July 21, 2014
20 People Infected With Chikungunya Virus, 3 On Long Island
Featuring: Dr. Bruce Hirsch, Infectious Disease Physician, North Shore-LIJ Health System
July 19, 2014
Mosquito Virus Contracted By 3 LIers While Traveling Abroad
Featuring: Dr. David Hirschwerk, Associate Chair, Infectious Disease, North Shore-LIJ Health System
A mosquito, a carrier for the potentially lethal West Nile virus.
A tropical infection with a tongue-twister name has been transmitted to a Florida man by a mosquito in that state, while three Long Island travelers contracted the same virus in the Caribbean and returned home debilitated in recent weeks.
Investigators from the Centers for Disease Control and Prevention confirmed chikungunya virus was transmitted to the Florida man, who had not traveled abroad.
Three cases of the infection -- all involving travel -- have been diagnosed at North Shore University Hospital in Manhasset, said Dr. David Hirschwerk, a specialist in infectious diseases and associate chairman of medicine.
MORE: West Nile facts and tips
Always mosquito-borne and never passed person to person, the chikungunya virus was first identified in the 1950s in what is now Tanzania. It causes fever and severe pain in the joints, which can be recurrent and last for years. Although not lethal, the illness is extremely debilitating. There are no approved vaccines or drug therapies, doctors say.
The infection is common throughout parts of sub-Saharan Africa, Southeast Asia, the Caribbean and South America.
A sweeping epidemic currently underway in the Caribbean took global health experts off guard as cases began mounting late last year.
About 355,000 people in more than 20 countries and jurisdictions throughout the Americas have been infected, and the CDC estimates 357 U.S. travelers have contracted chikungunya fever while visiting endemic areas.
'Florida case is unusual'
Hirschwerk said he and his colleagues diagnosed chikungunya fever virus within the past six weeks. The Long Island patients were unrelated, he said.
"One of those cases has been confirmed by the CDC," Hirschwerk said, "and testing is still pending on the others.
"The likelihood of having more cases in individuals who have not traveled is very low," Hirschwerk said. "The Florida case is unusual and I don't expect to see high numbers [of infections] but we have to keep an eye on the situation."
For some experts, the emergence of chikungunya in Florida sounds an alarm because the virus is carried by mosquito species -- Aedes albopictus and Aedes aegypti-- that are well established in this country.
"The two species of Aedes mosquitoes that spread chikungunya are found in the southern and eastern United States," said Dr. Erin Staples, a medical epidemiologist at the CDC.
"It is difficult to predict how the disease will spread in the mainland U.S.," Staples said, "but we predict small, focal outbreaks, similar to pockets of dengue fever infections that have occurred previously in Florida and Texas."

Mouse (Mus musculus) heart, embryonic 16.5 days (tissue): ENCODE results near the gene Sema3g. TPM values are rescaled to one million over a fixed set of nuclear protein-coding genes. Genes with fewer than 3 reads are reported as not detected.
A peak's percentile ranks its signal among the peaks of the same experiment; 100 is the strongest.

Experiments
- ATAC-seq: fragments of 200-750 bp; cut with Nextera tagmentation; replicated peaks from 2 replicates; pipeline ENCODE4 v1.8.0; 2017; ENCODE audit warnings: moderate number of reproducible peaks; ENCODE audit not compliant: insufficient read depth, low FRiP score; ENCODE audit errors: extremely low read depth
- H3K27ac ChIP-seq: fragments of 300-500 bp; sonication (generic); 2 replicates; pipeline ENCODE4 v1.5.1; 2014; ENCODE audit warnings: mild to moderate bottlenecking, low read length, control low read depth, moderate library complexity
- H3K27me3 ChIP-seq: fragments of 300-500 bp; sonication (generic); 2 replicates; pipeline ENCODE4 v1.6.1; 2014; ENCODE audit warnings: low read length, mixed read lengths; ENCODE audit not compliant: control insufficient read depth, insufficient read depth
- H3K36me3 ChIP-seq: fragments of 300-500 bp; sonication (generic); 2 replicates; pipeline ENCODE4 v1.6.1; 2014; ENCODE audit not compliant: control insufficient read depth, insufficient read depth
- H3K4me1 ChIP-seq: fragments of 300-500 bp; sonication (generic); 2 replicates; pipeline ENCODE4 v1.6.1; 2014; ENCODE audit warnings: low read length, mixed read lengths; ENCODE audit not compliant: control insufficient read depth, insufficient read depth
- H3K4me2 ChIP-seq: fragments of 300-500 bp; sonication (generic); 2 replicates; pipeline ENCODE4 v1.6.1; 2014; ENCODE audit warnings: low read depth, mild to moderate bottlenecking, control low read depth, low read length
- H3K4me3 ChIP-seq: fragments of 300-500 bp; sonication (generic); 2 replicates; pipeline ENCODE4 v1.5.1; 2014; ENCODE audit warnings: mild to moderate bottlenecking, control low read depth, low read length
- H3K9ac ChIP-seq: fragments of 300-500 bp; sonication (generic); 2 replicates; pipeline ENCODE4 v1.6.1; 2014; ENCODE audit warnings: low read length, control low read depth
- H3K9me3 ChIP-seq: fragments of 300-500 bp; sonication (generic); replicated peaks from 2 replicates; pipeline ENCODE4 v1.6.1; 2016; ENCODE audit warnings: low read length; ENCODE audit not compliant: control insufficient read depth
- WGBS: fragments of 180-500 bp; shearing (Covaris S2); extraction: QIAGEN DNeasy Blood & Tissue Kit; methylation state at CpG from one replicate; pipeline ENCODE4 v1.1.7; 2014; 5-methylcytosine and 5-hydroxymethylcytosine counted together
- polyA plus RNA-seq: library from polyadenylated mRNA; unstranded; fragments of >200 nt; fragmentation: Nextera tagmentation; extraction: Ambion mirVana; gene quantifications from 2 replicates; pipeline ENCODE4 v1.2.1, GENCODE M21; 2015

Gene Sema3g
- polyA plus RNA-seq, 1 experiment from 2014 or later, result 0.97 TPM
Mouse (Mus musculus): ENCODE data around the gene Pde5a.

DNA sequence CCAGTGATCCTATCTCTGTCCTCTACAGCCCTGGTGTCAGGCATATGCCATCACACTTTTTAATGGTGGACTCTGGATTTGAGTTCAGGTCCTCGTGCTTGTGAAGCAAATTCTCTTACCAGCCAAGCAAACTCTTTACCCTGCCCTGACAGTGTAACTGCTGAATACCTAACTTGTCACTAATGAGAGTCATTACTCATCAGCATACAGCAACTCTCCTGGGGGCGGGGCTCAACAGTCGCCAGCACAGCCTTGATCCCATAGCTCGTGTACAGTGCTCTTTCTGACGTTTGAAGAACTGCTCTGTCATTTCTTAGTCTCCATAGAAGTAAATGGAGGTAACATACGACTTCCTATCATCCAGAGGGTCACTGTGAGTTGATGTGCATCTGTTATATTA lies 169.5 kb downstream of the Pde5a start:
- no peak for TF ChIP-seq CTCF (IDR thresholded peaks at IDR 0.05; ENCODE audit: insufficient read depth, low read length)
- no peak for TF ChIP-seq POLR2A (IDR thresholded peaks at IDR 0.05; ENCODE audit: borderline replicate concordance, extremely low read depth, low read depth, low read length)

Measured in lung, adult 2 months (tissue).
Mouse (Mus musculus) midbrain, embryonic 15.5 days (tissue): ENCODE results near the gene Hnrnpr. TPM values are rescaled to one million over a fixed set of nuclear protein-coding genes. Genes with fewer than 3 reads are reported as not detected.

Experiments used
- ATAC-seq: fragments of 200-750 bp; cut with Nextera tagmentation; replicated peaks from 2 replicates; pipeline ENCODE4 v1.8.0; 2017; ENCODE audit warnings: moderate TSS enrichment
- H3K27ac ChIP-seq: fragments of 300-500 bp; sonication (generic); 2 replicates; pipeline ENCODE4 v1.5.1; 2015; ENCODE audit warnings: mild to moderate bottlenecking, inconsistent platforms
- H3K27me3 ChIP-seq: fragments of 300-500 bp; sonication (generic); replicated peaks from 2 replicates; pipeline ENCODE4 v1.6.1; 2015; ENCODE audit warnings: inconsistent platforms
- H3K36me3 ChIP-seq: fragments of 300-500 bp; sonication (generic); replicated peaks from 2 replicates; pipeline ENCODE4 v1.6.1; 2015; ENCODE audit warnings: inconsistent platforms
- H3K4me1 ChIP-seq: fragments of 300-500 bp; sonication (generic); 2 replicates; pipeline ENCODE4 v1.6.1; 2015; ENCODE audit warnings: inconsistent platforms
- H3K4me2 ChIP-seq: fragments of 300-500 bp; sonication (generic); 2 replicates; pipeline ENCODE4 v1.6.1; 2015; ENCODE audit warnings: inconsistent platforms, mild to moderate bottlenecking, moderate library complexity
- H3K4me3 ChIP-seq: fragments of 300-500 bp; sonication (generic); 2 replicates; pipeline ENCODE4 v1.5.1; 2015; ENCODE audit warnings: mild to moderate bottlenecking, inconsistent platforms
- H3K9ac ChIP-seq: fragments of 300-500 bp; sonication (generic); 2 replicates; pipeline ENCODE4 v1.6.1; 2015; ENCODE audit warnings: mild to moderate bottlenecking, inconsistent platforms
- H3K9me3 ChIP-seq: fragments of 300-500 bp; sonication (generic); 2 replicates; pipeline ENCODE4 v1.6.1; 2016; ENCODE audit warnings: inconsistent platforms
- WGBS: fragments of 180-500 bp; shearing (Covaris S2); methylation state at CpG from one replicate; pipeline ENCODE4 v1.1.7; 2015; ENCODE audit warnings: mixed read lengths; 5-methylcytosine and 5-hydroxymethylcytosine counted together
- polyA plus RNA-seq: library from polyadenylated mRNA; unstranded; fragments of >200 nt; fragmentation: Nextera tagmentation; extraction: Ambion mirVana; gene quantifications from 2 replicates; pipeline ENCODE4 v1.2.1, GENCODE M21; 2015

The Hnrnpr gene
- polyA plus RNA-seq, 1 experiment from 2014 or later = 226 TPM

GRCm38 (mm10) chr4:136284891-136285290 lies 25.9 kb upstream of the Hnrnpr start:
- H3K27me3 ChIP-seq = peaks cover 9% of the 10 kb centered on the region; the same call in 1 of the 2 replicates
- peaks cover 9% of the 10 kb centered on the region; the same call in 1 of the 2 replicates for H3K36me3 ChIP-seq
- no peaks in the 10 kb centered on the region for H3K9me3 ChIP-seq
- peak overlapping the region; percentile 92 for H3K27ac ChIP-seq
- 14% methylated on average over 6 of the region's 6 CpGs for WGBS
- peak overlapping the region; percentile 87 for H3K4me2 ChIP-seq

At Stony Brook University, Dr. Jorge Benach said he was not surprised to learn of mosquito-transmitted chikungunya in Florida.
Infections after travels
"I wouldn't be surprised if it happened here," Benach said.
There have been other instances of tropical mosquito-borne infections finding a niche in ecosystems outside their regions of origin, Benach said.
"The classic example is West Nile in 1999," added Benach, who is chair of molecular genetics and microbiology at Stony Brook's medical school.
"West Nile probably came into this country through Kennedy Airport and in 15 years it has spread across the country at a speed that has left some people marveling," he said.
Between 2006 and 2013 an average of 28 people in the United States tested positive each year for recent chikungunya infection, according to CDC data. All cases involved recent travel to affected areas, mostly Asia. This year, cases primarily involve travelers returning from the Caribbean.
Following another virusThe emergence of mosquito-transmitted chikungunya in Florida comes less than a year after dengue fever virus was transmitted by a mosquito to a Long Island man.
Suffolk County health officials confirmed last fall that a Babylon resident was hospitalized for dengue symptoms in September.
Although a dengue infection may produce no symptoms, it is capable of morphing into dangerous, life-threatening manifestations and so-called "breakbone fever" in a small percentage of people.
Suffolk health officials last year doubted the single case was a harbinger of an emerging regional infection. But they are certain that dengue was mosquito-transmitted because the man had not traveled beyond Long Island.
Experts theorized that a mosquito likely bit someone who had recently traveled to a dengue-endemic area, then bit the Babylon man.
No one is predicting a similar scenario for chikungunya.
Herschwerk said chikungunya is a concern, but West Nile is the most serious mosquito-transmitted infection here. "I wouldn't sound the alarm bells yet," he said about chikungunya.